I was recently asked about how I balance work and family. No matter your job or level of busyness, it’s tough to manage everything. I travel a decent amount between my work as an NFL analyst and other broadcast work I do.
But even before my current career, traveling while playing football had its ups and downs. It doesn’t matter if you travel for work or if you work from home—we all need help juggling jobs and family. Over the last few years, I’ve found 3 ways to balance work and family in order to feel connected despite a busy schedule.
1. Communicate your schedule.
When I played football, communication was a vital part of every position. From daily practice and meetings to weekly drills and game plans, we practiced how we’d communicate to be ready for game day. As dads, we need to make sure we’re talking about our schedules with our families. My schedule gets more demanding during football season. My wife and I talk over our schedules so I don’t miss any special dates or upcoming events. With my kids, I discuss it when I have to go away—I explain what I do for work and I tell them about the city where I’ll be staying.
Talking about my work not only helps my kids understand what I do for a living but also provides a connection point while I’m away. When I return home, we talk about who I met and what I saw. You can create the same connection points with your family. You might keep a big calendar in a central location. I know dads who use mealtime to review upcoming events with the family. Depending on the age and stage of your kids, you might use apps to share your calendar. Use your schedule not only to connect so your kids know when you’re away but also to share your experiences with them.
2. Ask how you can help.
In football, you never stand around. You always have a job to do. No matter your position on the team, your role is to take initiative, plug in somewhere, and work. Dads can make the mistake of not making the most of the time they have at home. I found it helpful to ask my wife and kids what they need from me. So when I’m not working, I ask these simple questions: “What do you need from me? Where do you need me to be?” Asking helps me know where I can help.Show your wife and kids you have them on your mind, you’re involved, and you are looking to serve.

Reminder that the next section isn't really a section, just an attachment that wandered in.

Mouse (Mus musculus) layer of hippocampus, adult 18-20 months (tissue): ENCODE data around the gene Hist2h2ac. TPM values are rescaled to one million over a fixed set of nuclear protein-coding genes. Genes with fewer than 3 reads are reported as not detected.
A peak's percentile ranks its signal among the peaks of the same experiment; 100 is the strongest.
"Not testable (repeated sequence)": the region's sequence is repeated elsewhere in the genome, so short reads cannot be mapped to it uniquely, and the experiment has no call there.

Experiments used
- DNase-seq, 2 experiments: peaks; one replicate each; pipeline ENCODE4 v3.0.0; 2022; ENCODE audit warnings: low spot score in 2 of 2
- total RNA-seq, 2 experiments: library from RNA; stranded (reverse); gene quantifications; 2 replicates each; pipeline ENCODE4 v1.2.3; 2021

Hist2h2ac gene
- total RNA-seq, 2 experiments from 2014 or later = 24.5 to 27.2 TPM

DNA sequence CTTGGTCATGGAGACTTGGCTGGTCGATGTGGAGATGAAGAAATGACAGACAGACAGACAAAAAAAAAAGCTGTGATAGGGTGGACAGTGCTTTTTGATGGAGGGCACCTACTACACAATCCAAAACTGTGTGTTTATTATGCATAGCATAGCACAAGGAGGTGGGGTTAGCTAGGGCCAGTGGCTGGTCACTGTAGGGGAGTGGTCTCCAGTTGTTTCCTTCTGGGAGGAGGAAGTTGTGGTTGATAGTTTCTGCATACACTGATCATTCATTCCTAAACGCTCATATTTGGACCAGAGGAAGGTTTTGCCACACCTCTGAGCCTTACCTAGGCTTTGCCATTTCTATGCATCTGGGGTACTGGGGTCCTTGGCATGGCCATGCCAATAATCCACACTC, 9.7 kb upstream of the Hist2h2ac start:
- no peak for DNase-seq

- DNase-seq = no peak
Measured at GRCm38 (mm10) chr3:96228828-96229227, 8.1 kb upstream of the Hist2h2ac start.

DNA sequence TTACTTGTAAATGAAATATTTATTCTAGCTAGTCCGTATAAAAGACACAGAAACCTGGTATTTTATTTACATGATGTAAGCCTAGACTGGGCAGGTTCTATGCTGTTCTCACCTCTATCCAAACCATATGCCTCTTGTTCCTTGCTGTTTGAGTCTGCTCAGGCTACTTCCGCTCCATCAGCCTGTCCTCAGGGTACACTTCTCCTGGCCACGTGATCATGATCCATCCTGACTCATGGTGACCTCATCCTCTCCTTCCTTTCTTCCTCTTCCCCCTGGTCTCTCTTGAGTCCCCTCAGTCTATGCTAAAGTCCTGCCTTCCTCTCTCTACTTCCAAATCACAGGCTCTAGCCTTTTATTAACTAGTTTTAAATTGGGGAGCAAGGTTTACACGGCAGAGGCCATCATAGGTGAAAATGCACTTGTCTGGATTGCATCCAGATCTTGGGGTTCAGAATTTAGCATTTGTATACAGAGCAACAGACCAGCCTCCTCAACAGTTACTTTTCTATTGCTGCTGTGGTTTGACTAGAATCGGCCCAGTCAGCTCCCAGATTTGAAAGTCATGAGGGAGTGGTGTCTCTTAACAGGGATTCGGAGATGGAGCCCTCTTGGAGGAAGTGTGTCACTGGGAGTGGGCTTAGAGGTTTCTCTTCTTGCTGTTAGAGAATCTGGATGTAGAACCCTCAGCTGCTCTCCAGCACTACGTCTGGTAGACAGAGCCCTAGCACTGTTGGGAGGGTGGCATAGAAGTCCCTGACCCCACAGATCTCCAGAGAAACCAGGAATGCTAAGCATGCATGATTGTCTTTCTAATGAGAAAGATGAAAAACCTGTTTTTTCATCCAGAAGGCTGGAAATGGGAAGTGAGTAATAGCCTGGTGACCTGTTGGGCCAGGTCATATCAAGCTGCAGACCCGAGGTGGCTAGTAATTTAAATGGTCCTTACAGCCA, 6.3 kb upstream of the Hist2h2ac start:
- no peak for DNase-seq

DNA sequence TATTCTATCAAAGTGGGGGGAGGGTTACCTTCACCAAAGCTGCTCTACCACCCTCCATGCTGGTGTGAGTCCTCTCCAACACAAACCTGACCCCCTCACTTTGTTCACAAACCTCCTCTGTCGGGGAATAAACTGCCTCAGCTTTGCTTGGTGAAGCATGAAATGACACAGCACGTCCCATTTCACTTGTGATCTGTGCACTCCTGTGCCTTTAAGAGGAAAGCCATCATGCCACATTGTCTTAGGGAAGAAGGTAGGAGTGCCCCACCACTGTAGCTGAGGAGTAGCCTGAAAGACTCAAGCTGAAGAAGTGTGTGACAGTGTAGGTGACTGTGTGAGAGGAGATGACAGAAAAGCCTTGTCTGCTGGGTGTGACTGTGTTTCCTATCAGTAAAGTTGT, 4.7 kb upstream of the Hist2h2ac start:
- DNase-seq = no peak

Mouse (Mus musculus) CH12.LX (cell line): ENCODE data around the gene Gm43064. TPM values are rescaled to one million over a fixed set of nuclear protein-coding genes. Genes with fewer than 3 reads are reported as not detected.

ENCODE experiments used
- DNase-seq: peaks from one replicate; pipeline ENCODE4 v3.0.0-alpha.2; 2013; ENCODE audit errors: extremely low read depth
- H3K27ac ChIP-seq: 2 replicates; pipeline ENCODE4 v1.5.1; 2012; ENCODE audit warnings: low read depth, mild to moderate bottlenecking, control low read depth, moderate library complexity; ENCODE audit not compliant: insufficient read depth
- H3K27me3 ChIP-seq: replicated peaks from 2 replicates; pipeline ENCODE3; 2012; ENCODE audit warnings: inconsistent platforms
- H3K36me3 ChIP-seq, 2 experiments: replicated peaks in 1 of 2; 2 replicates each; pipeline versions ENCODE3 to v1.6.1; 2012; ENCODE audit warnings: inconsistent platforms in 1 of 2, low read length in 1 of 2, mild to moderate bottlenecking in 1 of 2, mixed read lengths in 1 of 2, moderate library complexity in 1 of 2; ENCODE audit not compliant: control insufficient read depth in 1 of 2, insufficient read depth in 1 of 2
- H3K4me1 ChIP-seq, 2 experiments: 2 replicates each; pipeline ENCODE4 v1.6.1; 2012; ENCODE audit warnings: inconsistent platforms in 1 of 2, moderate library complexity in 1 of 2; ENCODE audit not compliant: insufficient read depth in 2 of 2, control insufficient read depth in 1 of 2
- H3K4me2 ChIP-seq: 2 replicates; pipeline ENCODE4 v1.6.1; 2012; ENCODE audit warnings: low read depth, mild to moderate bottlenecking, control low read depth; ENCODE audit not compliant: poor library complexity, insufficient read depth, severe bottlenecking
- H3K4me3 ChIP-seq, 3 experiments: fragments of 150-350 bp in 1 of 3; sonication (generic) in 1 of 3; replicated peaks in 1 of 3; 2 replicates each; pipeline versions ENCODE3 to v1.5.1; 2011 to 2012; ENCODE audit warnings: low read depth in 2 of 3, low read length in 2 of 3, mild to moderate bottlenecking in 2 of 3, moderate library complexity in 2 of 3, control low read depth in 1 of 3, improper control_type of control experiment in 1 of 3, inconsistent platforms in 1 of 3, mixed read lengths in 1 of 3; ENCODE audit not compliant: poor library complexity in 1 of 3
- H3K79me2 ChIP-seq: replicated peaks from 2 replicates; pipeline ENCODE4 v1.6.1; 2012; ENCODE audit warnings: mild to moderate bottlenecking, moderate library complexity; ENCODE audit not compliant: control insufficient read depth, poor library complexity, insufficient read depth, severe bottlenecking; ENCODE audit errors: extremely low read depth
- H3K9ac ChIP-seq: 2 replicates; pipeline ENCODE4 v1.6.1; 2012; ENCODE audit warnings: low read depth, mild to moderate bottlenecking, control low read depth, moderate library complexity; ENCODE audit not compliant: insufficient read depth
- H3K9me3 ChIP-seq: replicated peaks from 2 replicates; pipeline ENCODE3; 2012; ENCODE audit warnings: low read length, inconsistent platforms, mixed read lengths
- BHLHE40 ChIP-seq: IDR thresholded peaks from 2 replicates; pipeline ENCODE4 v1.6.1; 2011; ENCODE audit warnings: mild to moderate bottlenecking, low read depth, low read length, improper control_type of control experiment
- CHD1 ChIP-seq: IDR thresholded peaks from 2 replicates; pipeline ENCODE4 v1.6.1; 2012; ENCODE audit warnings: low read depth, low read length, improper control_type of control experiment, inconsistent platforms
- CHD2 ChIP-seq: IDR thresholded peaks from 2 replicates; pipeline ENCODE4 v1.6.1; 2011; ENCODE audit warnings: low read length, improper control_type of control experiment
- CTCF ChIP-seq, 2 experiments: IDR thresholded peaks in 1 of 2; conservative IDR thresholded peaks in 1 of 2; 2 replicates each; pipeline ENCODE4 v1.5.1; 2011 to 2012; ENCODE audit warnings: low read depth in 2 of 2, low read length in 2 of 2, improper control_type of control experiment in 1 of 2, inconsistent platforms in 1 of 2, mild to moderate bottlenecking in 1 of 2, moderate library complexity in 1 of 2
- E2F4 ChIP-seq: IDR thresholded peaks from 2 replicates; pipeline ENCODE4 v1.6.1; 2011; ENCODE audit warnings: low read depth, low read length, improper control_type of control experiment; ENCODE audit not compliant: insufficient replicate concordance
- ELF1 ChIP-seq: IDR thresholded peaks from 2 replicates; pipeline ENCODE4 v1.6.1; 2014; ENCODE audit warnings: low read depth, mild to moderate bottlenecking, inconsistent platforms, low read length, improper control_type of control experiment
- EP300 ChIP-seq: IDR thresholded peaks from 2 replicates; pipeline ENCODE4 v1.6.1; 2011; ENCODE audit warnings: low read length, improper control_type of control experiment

Try asking your family the same questions. Ask in person when you get home. Ask by text during the workday. Show your wife and kids you have them on your mind, you’re involved, and you are looking to serve.
3. Be present when you’re home.
Whether on the football field or in practice sessions and meetings, in sports you must be present and active. There’s no time for distractions. You aren’t about to accept a phone call while your coach is telling you how to improve. Dads can treat work seriously and cut distractions. But we often make the mistake of bringing the distractions of work, email, and social media into family time.
When I get home, I’m home. After work, I make sure my phone goes into a container on our kitchen counter. If my phone rings, I don’t answer it. I do this on purpose to make sure my kids see that dad’s home and, while work is important, there are more important things right now. Between you and me, once my kids go to bed, I’ll often come back and answer a text message or a phone call if I must. But it’s a sacred time when I arrive home. You’ll regret the time you spent checking email at home—you won’t regret the time you spent connecting with your family.
Earn some points: Are you married? If so, share this iMOM article with your wife and discuss it: 7 Ways to Connect When Your Husband Works a Lot.
Sound off: How do you balance work and family?
Huddle Up Question
Huddle up with your kids and ask, “What do you want to do when you grow up?”